19. Also in this year (2014) was published work on this topic but much more, say gently, reasonable and scientific: Livestock Management Strategy Affects Net Ecosystem Carbon Balance of Subhumid Pasture, Oates & Jackson (2014,
    “Temperate grasslands are generally considered carbon (C) sinks, but climate and management likely affect whether they accumulate or lose C on an annual time step.”
    “Climate change mitigation services provided from ecosystem C accumulation relative to cultivation may be warranted for pastures, but when all cross-boundary transfers of C are not considered, significant misconceptions can occur regarding how different management strategies affect the NECB of subhumid pasture.”

  20. This is bull.


  21. Bison, elk, deer, antelope, wild sheep, wildebeest, aurochs, kangaroos, elephants, buffaloes, giraffes, marmots, rabbits, pikas, squirrels, mice, voles, moles, warthogs, wartless hogs, guinea pigs, camels, yaks …

    … however did the earth manage to survive the catastrophe of all of those animals abusing the earth with their grazing, browsing, greenhouse gas emitting, and outrageous water consumption?

  22. The solution is to eat Trigger and Secretariat, and to ride Elsie and race El Toro.

  23. In livestock’s long shadow
    Dance rodeo clowns.

  24. A few years ago, “The Economist” promoted the “Anthropocene” as a geological epoch. That was when I cancelled my subscription.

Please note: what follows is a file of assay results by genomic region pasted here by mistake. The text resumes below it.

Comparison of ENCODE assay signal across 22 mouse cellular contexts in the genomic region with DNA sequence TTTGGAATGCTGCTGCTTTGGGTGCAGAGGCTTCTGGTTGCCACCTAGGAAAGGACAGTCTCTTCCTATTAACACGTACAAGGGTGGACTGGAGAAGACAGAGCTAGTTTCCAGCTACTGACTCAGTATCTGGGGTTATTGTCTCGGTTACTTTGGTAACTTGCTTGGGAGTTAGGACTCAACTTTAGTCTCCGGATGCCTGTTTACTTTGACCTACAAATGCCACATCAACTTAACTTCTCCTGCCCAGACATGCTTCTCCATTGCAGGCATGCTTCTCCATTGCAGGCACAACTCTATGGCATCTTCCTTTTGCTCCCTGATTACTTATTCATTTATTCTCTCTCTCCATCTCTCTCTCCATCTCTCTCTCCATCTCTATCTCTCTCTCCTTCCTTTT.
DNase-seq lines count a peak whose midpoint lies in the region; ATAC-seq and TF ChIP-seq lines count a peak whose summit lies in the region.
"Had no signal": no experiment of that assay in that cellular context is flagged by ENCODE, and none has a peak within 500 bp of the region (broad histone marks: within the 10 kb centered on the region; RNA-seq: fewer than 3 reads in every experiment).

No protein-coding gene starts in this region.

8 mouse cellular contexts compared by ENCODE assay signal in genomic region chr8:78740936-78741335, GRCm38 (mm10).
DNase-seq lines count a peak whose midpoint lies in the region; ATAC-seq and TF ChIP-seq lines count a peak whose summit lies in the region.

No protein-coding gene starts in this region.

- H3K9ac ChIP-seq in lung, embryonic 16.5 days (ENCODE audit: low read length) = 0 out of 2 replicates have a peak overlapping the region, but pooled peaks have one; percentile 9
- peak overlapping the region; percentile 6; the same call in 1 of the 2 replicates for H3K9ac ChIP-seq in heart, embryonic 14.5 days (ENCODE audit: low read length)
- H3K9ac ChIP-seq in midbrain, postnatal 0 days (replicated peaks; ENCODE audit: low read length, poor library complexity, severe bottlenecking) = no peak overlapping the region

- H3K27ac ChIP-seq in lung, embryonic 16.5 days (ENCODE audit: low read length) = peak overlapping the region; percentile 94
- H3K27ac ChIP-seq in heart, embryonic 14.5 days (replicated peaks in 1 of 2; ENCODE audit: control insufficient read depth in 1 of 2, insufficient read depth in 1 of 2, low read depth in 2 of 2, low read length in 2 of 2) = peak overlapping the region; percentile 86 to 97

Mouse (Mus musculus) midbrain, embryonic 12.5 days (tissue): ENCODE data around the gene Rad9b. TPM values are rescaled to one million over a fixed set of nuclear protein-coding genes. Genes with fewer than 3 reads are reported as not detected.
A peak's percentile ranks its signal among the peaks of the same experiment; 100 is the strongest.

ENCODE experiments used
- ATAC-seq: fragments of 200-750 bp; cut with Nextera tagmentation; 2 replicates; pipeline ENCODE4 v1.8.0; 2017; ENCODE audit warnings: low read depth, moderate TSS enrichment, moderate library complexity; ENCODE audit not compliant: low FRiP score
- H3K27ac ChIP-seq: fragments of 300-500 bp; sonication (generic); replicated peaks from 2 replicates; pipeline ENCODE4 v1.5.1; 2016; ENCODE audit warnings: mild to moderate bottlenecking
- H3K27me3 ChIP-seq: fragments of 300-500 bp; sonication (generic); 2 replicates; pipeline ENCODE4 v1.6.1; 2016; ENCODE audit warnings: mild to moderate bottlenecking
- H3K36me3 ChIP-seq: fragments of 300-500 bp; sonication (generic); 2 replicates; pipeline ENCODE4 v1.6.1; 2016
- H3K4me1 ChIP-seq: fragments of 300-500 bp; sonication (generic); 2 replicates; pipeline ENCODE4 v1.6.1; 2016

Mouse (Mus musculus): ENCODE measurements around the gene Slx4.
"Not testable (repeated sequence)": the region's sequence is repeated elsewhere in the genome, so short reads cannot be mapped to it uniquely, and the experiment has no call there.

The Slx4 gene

• I actually think the Anthropocene is real and started about 50,000 years ago–but tastes differ.

      What I find interesting is the idea that livestock cultivation is responsible for 18% of emissions. Because we know that cement production accounts for about 30% and deforestation another 20%-25%. That totals between 68% and 73%.

      Maybe the fixation of some on fossil fuels seems a bit monomaniacal at this point…

  25. I’m a proud member of the PETA lunatic fringe. I won’t do anything to an animal, or endorse anyone else doing something to an animal, that I wouldn’t consent to being done to me.

    Empathy. No greater burden.

    • I won’t do anything to an animal, or endorse anyone else doing something to an animal, that I wouldn’t consent to being done to me.

      That sounds pretty creepy. In any event, animals don’t have the ability to consent, so your actual empathy level is pretty meaningless because your anthropomorphism delusion controls your cerebral cortex.

    • really? that’s kind of cool. ever read Ishmael? how does that square with your views on CAGW?

    • Howard, I strongly disagree. “Animals don’t have the power to consent” is a social, ethical or legal construct, nothing scientific about it. I’m not as well read certainly on this topic as others here but I believe what little scientific progress we have made towards animal cognition suggests a continuum rather than an “on/off” switch between animals and humans. IOW & IMO, “anthropomorphism” can be shades of gray.

      I’m not personally comfortable trying to figure out how many human lives an endangered species is worth (so I’ll stick with “none”) or how many cows are worth a human (sticking with “infinite”) but we should recognize that as an issue of judgment, not fact.

    • my 11:11 comment directed at PG

    • Max_OK, Citizen Scientist

      Finally, something about pokerguy to like.

    • Empathy. It’s what’s for dinner.

    • …ever chew on a pigs ear?

    • David Springer

      Your stock just went up in my book, Al.


    • Bill c: Consent requires communication and Dr Doolittle is not real. While we are both picking nits, cattle rustlers in the old west made the mistake of believing your infinite cow scenario.